Yaniv Kubovich, Barak Ravid
July 19, 2012 - 12:00am

The bombing in Bulgaria on Wednesday was committed by a suicide bomber and not by a charge planted in the bus beforehand as believed at first, a senior official in the Israeli Foreign Ministry told Haaretz on Thursday.

The estimate was bolstered by comments made by Bulgarian Prime Minister Boyko Metodiev Borisov as saying that chances were that the bombing was perpetrated by a suicide bomber.

Seven people were killed in the bombing, five of them Israeli tourists, one of them the Bulgarian bus driver, with authorities estimating that the seventh may be the terrorist who perpetrated the attack. An additional 34 Israelis were wounded in the attack.

The Bulgarian police said that footage from airport security cameras captured the suspect roaming the airport for at least one hour, the Bulgarian news agency Novinite reported. According to the report he was a long-haired Caucasian in sportswear.

The body suspected as belonging to the terrorist had a U.S. driver's license issued in Michigan – apparently fake.

During the night, two Israeli aircrafts carrying medical staff, a casualty identification team, a police forensic team, as well as, Israeli diplomats to assist in the return of Israelis who lost their identification in the attack.

Gideon Meir, deputy director of the Israeli foreign ministry, said that the governments of Bulgaria and Israel are closely cooperating to deal with the aftermath of the attack. Israel is involved in both the treatment of the wounded and in the investigation of the attack.

According to Meir, Bulgaria had agreed to send a plane from Burgas to Israel to aid in the return of Israelis stranded there.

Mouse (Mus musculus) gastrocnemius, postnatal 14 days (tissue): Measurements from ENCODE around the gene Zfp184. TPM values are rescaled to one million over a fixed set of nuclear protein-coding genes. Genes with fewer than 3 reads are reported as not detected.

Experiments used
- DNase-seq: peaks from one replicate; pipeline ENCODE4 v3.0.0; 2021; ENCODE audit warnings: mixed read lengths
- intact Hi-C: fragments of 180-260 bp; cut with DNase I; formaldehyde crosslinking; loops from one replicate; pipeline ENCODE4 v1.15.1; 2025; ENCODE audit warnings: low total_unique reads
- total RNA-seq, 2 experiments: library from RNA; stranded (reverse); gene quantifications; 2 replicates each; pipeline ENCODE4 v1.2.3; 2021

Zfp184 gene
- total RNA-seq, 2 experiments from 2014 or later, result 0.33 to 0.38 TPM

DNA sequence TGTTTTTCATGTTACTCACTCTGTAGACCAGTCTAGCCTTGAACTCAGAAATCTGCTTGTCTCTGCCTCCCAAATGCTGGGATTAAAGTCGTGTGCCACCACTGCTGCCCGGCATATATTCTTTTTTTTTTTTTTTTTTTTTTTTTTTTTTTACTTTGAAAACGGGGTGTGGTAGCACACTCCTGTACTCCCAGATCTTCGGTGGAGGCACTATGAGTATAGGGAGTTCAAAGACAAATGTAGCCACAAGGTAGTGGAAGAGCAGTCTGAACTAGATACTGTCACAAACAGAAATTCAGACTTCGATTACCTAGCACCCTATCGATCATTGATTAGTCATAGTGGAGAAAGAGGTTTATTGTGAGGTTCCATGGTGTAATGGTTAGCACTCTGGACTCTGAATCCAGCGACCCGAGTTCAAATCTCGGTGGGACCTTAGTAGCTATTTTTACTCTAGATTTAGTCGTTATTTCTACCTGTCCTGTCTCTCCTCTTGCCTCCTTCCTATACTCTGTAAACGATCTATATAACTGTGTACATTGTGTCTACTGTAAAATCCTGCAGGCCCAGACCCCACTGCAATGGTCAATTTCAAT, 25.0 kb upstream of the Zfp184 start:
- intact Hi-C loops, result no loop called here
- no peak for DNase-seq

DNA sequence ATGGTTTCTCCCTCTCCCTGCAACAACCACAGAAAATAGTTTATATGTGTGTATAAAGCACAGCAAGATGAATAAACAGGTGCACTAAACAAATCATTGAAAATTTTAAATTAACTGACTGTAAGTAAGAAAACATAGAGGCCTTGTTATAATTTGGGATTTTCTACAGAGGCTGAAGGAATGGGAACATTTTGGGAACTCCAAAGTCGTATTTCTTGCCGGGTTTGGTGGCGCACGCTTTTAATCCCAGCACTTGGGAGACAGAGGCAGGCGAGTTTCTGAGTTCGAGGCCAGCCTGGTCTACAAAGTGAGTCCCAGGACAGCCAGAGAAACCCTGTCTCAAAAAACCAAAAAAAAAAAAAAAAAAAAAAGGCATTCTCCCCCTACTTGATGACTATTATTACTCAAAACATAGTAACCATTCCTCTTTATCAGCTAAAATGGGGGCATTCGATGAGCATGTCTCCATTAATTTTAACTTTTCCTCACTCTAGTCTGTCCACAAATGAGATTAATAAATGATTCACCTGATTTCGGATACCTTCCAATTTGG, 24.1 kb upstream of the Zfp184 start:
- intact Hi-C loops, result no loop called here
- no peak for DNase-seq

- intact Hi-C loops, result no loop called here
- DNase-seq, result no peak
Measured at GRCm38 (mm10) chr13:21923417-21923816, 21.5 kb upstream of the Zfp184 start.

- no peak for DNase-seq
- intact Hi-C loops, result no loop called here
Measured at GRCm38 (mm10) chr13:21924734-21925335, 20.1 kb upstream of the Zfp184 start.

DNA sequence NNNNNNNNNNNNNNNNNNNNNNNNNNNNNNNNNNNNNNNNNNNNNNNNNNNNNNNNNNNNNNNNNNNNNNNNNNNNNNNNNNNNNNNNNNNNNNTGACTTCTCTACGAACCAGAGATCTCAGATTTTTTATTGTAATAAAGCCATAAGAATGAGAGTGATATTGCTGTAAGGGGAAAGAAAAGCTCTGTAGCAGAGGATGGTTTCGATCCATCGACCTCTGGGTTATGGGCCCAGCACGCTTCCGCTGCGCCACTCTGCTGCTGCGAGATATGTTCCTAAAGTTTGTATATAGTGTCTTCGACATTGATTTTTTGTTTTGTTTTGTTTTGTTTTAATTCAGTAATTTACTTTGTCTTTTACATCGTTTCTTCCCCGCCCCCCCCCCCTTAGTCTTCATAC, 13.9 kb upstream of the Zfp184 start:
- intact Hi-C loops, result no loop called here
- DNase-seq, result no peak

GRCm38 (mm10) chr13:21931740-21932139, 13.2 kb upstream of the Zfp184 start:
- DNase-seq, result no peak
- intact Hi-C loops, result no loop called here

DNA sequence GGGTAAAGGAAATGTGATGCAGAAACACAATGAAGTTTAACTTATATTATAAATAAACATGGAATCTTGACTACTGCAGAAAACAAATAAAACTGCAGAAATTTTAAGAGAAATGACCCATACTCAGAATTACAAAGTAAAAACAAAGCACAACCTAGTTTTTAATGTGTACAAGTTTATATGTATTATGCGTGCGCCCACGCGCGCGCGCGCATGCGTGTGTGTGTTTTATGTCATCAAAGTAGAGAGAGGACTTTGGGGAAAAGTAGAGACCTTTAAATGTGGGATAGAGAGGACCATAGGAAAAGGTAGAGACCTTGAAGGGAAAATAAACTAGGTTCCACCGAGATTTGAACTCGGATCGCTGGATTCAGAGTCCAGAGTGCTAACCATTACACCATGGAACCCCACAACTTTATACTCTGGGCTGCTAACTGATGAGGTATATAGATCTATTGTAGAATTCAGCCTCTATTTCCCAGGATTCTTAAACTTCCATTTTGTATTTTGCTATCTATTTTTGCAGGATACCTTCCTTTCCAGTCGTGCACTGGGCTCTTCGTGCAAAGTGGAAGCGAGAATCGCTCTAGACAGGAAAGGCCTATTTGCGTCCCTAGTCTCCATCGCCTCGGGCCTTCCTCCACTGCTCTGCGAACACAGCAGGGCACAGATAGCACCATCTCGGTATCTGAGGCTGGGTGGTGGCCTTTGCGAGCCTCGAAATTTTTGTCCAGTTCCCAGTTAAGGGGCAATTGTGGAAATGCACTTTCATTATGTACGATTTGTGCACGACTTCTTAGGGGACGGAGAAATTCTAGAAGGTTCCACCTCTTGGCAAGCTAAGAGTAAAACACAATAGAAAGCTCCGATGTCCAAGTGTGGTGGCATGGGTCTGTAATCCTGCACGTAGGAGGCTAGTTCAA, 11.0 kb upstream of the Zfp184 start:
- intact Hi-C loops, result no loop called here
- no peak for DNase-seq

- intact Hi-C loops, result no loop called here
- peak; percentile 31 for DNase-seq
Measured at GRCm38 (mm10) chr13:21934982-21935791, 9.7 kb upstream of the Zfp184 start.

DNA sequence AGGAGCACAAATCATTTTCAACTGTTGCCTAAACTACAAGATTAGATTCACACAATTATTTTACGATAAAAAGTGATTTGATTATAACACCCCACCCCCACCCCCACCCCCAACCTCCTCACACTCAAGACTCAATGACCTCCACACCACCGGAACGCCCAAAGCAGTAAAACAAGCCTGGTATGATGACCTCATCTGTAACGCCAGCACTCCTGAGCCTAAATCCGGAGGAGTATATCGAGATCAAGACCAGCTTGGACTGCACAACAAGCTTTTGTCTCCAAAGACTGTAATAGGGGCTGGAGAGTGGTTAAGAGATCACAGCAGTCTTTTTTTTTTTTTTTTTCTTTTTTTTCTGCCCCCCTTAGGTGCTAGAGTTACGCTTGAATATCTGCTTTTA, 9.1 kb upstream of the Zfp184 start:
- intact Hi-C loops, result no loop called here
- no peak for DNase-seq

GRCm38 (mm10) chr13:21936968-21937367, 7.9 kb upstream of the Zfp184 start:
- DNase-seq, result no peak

During the night, all 34 of the Israeli wounded were checked by Israeli medical staff. Israeli embassy workers in Bulgaria contacted all Israelis that were on the flight and fell victim to the attack.

The 34 Israelis wounded in the attack have been transferred to a nearby airport, and are ready to be airlifted to Israel, with Israeli Ambassador to Bulgaria Shaul Kasmia saying that they were transported from the hospital using buses and ambulances.

Secretary of State Hillary Clinton said "I was deeply saddened and angered to learn of today’s terrorist attack against Israeli tourists in Bulgaria. The United States condemns in the strongest terms this heinous terrorist attack against innocent civilians. We offer our deepest condolences to the victims and their loved ones. The United States stands ready to offer any assistance necessary, and we will work with our partners in Bulgaria, Israel and elsewhere so that the perpetrators can be apprehended swiftly and brought to justice for this appalling crime."

Mitt Romney said in a statement: “The terrorist attack today in Bulgaria is a sobering reminder that the scourge of terrorism continues to threaten all free people. My heart goes out to the victims and their families, and to all Israelis who have been the targets of such brutal and cowardly violence for so long. We must stand together in the fight against terrorism, and we must prevail.”


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